44 Assisted Living Communities in Kansas
The Sheridan At Overland Park (Coming Soon)
Park West Plaza
Aldersgate Village Life Plan Community
Regent Park Assisted Living and Memory Care
Brookdale Salina Fairdale
Brookdale Salina Kirwin
Brookdale Great Bend
Brookdale Liberal Springs
Assisted Living in the Kansas
Only 3 million people live in Kansas, which has wide-open spaces and vast fields of corn and wheat, just as it did in pioneer days. Over 15 percent of the people here are over 65, and many of them live in assisted living communities that operate under guidelines to ensure residents have as much independence and privacy as their health allows.
Sunflowers, the state flower, are both commercially farmed and growing wild all over the state, which is why Kansas is officially nicknamed the Sunflower State. About a million people live in the two largest metro areas of Kansas, Wichita and the larger Kansas City region on the eastern border of the state.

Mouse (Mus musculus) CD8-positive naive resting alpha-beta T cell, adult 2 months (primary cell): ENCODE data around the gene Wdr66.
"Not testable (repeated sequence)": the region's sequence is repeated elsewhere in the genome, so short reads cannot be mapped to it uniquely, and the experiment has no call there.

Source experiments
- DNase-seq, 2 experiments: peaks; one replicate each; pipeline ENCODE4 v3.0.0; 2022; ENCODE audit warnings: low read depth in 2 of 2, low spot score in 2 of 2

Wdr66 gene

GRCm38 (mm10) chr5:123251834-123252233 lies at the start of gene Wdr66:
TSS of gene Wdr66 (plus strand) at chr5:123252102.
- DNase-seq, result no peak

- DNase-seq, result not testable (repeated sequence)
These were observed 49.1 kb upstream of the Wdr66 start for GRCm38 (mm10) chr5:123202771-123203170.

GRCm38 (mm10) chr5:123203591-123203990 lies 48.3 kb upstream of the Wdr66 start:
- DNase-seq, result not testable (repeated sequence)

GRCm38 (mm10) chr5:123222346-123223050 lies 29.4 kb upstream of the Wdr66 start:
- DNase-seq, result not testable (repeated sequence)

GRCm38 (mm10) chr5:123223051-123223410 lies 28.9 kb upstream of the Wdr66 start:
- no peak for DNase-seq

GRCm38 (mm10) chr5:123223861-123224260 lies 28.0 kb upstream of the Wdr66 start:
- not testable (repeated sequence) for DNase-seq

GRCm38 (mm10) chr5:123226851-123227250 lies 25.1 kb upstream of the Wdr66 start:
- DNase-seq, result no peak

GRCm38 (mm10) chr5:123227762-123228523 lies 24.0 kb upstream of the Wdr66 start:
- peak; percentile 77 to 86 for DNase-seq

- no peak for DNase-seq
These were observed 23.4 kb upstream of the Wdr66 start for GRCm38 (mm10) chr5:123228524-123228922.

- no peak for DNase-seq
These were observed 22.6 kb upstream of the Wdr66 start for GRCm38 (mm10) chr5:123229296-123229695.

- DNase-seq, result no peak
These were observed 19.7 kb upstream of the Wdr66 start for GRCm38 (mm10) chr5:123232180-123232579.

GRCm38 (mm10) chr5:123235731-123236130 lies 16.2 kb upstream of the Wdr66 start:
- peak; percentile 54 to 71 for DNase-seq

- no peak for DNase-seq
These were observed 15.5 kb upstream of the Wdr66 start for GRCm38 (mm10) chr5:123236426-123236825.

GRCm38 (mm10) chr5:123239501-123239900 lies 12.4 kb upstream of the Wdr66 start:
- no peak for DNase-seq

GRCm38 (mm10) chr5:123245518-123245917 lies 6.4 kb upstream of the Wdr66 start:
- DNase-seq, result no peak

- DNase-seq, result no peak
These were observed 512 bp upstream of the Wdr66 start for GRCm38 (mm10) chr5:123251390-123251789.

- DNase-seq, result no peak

Kansas got its start as a farm colony on the edge of the unknown American interior, and by the 1850s it was ready for statehood. This period was marked by extreme violence between pro- and anti-slavery factions trying to take control of the state's government, and the Civil War arguably began with a series of clashes that became known as "Bleeding Kansas." Anti-slavery forces wound up in control of the central and western parts of the state, and several places in Kansas went on to become stops in the Underground Railroad for slaves escaping Texas and Missouri.
Today, in honor of the early anti-slavery struggle, Kansan natives are sometimes called the "Jayhawkers," after the popular name of the anti-slavery fighters. Since 1912, the University of Kansas has also used the name for its college sports teams. Several monuments and historic sites also commemorate the struggle, and seniors from all over Kansas often volunteer to staff and to preserve the state's legacy.
What is Assisted Living?